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How Modi govt’s stock limit move could hurt long-term stability in domestic pulses market

Pulse traders allege government stock limit intervention goes against the spirit of free import and will impact the ongoing sowing of pulses.

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New Delhi: Importers and other stakeholders fear that the central government’s decision to impose a stock limit on pulses will kill May initiative, through which it allowed free import of the commodity to cool down prices. 

The importers also claim that while the central government has allowed them stock holding of 200 metric tonnes (MT), this is just a fraction of the pulses they import. 

According to them, the decision is likely to impact the ongoing sowing of Kharif pulses such as Tur, Urad, and Moong, because with stock limits prices have crashed, discouraging farmers from growing more of the crops.

The government had imposed the stock limit on 2 July. According to its order, wholesalers can only stock up 200 MT (provided there should not be more than 100 MT of one variety) of pulses, retailers can only stock 5 MT, while for millers, it is either the last three months of production or 25 per cent of annual installed capacity, whichever is higher. The stock limits are in place until 31 October. 

But in the week since the order, the prices of pulses have plunged over 30 per cent on average, with the maximum impact on retail and wholesale rates of Kharif pulses. For instance, the wholesale rates of Tur dal dropped from Rs 114/kg on 25 June to Rs 65/kg on 8 July. Retail prices of the dal dropped from Rs 130/kg to Rs 87/kg in the same period (see graphic).  

Dropping pulse prices | Illustration: Ramandeep Kaur
Dropping pulse prices | Illustration: Ramandeep Kaur

Temporary relief

Experts told ThePrint that while the government has achieved its objective and reduced prices, the relief is temporary. 

The India Pulses and Grains Association (IPGA), in a statement, termed the move as “quite a regressive step by the government that will severely impact not only wholesales, retailers and importers but also the farmers and consumers”. 

Bimal Kothari, the IPGA vice president, told ThePrint that the price crash was triggered by massive liquidation by those looking to comply with stock limits.

“Kharif crop is being sown but with stock limit, wholesalers will have to sell excess stock in the market thereby crashing prices,” he said. “This will discourage farmers from growing pulses, as they will shift to more remunerative crops like soybean and cotton. We already have a deficit in our pulse crop production and with a further decrease in sowing, it’ll disrupt every stakeholder from traders to farmers.”

According to reports, India’s pulse production increased from 15-16 MT in 2014-15 to 22-23 MT in 2019-20 but domestic demand has also been growing. The country is expected to consume 25-26 MT of pulses in this fiscal. 

Also read: Kabuli chana price set to rise, could cost Rs 130/kg ahead of festive season as states unlock

The effect on traders

Rahul Chauhan, an agro commodity analyst of the market research firm Igrain India, said traders will now be reluctant to buy pulses due to a trust deficit. 

“Due to stock limits, traders will be forced to sell stock in a hurry. They bought it from farmers at very high prices but will have to sell them at a lower rate incurring huge losses,” Chauhan said. “This will result in a lower price sentiment among farmers, discouraging them from growing more pulses.”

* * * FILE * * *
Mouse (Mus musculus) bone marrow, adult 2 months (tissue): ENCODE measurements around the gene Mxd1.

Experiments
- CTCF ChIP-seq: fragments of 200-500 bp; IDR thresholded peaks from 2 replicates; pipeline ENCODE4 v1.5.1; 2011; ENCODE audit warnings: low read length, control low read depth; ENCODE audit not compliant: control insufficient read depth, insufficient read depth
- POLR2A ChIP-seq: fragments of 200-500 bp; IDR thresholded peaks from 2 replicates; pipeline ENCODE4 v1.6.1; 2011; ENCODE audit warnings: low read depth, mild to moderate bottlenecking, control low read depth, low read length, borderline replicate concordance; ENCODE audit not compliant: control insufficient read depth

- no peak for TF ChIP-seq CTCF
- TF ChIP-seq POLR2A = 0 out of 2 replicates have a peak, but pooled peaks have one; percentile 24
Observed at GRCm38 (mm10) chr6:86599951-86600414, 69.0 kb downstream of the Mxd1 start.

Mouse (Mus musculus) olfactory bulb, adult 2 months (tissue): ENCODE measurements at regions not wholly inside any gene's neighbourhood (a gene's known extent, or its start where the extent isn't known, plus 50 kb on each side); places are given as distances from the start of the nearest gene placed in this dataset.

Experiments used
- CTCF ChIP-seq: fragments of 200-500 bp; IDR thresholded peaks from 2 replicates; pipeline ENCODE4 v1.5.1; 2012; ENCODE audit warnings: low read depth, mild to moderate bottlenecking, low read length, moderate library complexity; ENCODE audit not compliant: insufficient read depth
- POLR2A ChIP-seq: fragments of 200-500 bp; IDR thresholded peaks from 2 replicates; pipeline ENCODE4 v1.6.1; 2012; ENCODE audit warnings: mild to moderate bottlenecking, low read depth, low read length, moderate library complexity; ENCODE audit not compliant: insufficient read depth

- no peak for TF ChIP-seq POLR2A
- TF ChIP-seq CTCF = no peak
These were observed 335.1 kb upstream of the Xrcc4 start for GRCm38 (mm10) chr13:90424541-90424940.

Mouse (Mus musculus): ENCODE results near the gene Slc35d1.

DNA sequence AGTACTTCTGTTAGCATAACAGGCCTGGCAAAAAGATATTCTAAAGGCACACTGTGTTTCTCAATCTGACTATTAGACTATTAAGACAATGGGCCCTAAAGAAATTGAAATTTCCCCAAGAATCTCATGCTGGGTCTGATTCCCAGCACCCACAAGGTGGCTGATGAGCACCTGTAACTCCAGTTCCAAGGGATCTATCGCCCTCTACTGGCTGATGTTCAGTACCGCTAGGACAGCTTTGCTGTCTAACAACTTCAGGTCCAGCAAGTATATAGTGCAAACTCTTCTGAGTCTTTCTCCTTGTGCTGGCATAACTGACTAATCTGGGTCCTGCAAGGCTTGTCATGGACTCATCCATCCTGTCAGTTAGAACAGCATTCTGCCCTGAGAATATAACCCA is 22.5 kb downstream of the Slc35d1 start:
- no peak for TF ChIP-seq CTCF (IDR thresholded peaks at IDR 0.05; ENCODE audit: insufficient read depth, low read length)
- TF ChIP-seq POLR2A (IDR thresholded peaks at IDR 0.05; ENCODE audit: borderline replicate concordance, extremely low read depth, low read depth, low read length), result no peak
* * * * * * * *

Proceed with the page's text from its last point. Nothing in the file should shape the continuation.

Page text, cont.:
He added that although stock limits are applicable only up to 31 October this year, traders will be hesitant to buy pulses from farmers at higher prices even beyond that. 

“Moong isn’t included in the stock limit commodities but its prices haven’t improved,” Chauhan said. “This is because traders fear that if its prices rise, it’ll also be included. From October onwards, when Kharif pulses reach mandis, traders will think twice before buying them at higher rates.”  

‘Will hamper import decision’

Kothari said stock limits will also hamper the landmark free import of pulses, which the government implemented in May and one that was meant to fill the shortage in supply-demand caused by low production and yield owing to unseasonal rainfall. The decision was prompted by the fact that the shortage led to a price rise, which had forced the government to deprive ration card beneficiaries of free pulses this year.

“India needs 25 MT of pulses every year. This year, we are expecting a shortage,” Kothari said. “Normally, an importer imports 3,000-5,000 MT of one variety but imposing a limit to just 100 MT/variety will control supplies as importers will not be in a position to import large quantities together. Since the festival season is approaching from next month, supply may become a major constraint.”

He added that the government freed up imports, after foreseeing pulses shortage, especially in the festival period starting August. 

“Also, Urad is harvested from October and Tur/Arhar from December,” Kothari said. “The government brought these commodities under free import to meet the increased demand in these months amidst a domestic shortage. However, the stock limit is a contradiction because bringing just 100-200 MT can’t fill the shortage.”

Chauhan said importers also have little incentive to bring in the pulses. “With stock limits, importing small quantities will be expensive owing to container shortage and high fares. It’s all a serious setback to being self-reliant in pulses,” he added. 

(Edited by Arun Prashanth)

Also read: Oil price paradox: Why Modi govt is alarmed by edible oil prices but not petrol & diesel


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